by Lora Hutson
As a teacher of mass communication, I read and think about media literacy and teach it in my classes. In today's world of click bait and fake news, we all should take time to understand and strengthen our media diet. Here are 10 tips:
- Triple check the source before sharing an article on social media. Creators of what is called “fake news” gain financially. They make a quick buck off of Facebook and Google ad networks. They tempt you with a salacious headline, so that you will check out the story. And then they have you! And they just made some money!
- Bust your filter bubble. Is social media your main source of news? If so, you are living in a filter bubble. Facebook and other social sites build an algorithm based upon what you have liked, commented on, or shared. Over time, your feed will only give you the type of information that supports your predisposed beliefs.
- Beware confirmation bias. We all like articles that agree with how we think. We tend to see articles in shades of red or blue; this can lead us to black-and-white thinking. And none of the issues being debated today are as simple as black or white.
- Try to get your news and information from a variety of sources. If you normally watch MSNBC, make yourself watch Fox News every now and then. And vice versa.
- Remember it's always about money. The main goal of cable news networks is to make money, and as such, they have aligned themselves with certain point of views. Neither Fox News nor MSNBC are always fair and balanced. If you are watching one all the time, it is probably because of your own confirmation bias.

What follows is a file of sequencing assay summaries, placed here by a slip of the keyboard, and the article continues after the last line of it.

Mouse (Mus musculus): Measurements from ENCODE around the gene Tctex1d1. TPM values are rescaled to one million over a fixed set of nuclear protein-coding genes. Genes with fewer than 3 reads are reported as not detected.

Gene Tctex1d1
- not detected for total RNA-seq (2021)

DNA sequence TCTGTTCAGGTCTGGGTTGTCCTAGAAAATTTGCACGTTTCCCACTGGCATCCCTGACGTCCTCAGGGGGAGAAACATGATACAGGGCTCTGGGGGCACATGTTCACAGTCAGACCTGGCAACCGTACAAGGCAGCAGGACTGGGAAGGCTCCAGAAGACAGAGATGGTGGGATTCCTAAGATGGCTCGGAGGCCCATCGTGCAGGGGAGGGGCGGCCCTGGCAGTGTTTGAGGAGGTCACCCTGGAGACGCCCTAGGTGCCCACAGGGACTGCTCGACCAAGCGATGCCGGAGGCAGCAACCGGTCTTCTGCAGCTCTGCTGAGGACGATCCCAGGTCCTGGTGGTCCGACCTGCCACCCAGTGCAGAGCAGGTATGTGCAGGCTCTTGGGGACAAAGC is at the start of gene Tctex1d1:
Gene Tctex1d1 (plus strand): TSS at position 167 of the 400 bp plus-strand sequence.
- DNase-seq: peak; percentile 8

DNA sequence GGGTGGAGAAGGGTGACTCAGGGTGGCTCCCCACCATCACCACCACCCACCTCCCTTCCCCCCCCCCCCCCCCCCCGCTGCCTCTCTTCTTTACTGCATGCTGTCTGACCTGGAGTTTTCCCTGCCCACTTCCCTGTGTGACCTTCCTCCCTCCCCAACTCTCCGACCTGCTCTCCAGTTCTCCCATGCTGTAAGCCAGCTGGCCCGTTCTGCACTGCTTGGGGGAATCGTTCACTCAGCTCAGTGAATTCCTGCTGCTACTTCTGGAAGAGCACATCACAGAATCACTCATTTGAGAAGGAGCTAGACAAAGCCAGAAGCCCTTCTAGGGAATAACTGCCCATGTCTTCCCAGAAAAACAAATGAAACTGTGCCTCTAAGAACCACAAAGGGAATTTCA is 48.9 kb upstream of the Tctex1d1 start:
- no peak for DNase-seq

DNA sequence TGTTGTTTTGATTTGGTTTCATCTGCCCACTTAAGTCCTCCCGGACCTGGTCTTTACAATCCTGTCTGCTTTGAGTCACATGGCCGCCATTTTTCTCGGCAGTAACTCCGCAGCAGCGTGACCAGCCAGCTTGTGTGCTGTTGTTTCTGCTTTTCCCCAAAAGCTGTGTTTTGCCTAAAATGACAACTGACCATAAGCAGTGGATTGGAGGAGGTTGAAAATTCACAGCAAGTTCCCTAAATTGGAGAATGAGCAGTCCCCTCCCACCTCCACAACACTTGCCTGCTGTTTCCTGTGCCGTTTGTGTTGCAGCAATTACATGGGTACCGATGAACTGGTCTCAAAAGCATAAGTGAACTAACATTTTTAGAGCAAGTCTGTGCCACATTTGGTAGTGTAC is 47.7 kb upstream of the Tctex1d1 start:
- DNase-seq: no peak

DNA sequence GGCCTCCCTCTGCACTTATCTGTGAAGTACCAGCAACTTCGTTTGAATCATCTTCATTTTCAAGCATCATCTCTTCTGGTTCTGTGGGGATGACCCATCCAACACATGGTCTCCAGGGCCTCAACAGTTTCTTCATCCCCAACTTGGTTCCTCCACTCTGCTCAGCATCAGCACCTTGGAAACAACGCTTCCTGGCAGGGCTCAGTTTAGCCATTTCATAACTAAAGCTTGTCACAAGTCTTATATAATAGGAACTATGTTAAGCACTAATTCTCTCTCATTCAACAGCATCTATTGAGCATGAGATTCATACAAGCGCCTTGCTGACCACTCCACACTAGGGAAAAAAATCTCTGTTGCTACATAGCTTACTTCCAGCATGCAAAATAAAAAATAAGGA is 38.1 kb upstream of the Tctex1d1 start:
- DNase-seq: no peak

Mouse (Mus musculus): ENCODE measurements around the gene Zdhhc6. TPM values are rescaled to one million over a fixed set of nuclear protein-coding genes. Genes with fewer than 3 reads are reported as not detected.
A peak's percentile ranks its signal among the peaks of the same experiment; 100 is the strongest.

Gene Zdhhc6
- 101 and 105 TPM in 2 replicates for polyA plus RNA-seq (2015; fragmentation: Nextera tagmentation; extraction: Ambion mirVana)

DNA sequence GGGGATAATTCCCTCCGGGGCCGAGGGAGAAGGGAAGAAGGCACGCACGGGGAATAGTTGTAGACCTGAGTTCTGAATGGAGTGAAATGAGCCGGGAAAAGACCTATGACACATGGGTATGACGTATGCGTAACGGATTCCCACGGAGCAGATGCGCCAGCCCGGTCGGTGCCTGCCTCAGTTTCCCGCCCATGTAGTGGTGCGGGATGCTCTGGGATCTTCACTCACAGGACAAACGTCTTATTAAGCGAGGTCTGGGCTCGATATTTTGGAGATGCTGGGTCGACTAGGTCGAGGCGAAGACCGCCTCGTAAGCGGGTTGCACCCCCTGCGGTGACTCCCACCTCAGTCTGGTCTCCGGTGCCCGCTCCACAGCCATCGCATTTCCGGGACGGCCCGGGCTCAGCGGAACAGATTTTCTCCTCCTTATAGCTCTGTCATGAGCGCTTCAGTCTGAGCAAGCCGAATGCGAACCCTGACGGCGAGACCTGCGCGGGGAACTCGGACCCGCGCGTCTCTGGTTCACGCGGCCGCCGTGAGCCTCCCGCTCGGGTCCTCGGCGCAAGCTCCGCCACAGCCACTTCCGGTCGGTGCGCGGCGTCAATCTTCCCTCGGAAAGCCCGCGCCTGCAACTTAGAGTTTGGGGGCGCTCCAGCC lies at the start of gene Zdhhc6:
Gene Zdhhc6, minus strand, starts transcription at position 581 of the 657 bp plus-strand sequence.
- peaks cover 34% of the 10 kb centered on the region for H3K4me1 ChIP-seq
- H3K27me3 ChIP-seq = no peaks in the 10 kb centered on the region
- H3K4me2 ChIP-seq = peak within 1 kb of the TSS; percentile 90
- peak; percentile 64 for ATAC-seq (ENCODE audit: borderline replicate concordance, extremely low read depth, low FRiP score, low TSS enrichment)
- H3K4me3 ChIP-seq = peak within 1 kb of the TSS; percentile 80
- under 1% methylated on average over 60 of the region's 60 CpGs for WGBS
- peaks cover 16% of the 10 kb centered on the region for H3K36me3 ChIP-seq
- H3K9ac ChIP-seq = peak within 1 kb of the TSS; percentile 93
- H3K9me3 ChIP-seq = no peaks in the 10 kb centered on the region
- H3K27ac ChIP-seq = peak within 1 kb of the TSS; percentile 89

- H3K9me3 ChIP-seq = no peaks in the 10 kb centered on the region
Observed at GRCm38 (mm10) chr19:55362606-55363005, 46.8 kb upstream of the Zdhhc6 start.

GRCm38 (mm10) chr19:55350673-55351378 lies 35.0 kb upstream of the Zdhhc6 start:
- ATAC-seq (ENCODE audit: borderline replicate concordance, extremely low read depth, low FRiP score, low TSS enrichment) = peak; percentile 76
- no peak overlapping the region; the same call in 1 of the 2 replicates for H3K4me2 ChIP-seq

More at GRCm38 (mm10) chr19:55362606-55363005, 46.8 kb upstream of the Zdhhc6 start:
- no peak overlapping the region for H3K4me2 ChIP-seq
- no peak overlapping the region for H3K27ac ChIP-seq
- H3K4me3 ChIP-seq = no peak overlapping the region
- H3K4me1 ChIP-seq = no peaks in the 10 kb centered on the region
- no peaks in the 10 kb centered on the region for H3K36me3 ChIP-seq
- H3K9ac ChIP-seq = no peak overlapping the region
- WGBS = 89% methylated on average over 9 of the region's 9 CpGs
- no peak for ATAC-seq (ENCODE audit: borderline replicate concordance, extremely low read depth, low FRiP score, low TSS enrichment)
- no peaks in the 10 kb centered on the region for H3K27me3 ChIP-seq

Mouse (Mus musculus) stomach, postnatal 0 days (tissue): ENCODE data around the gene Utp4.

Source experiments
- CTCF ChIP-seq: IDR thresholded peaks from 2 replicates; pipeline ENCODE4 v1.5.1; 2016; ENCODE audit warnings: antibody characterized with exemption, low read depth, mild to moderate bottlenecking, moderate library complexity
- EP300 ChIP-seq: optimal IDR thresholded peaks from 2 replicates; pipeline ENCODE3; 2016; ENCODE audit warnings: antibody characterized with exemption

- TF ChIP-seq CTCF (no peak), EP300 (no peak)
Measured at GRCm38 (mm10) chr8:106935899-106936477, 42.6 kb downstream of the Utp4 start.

- Beware of superlatives, such as “largest,” “best,” “biggest,” etc. Superlatives usually cannot be supported and could signal that you are reading fake news.
- Identify the type of article. News? Entertainment? Opinion? Misinformation? Propaganda? Is it intended to inform in a dispassionate way or is it intended to incite?
- Some truth doesn’t mean it’s all true. Fake news creators will write a paragraph of truth and then surround it with paragraphs of misinformation.
- Factual errors are not necessarily fake news. Reporters are human. They make mistakes. Credible news sources go back and correct.
- Get your face out of the screen. Go outside. Turn off the news (or cancel cable as we have done in our home). Don’t check your social media feeds several times a day. Doing this well give you perspective, but that’s a column for another day.
Intersted in learning more about this? Check out this podcast from 1A: Fighting For The Facts: How To Tell What’s News And What’s Fiction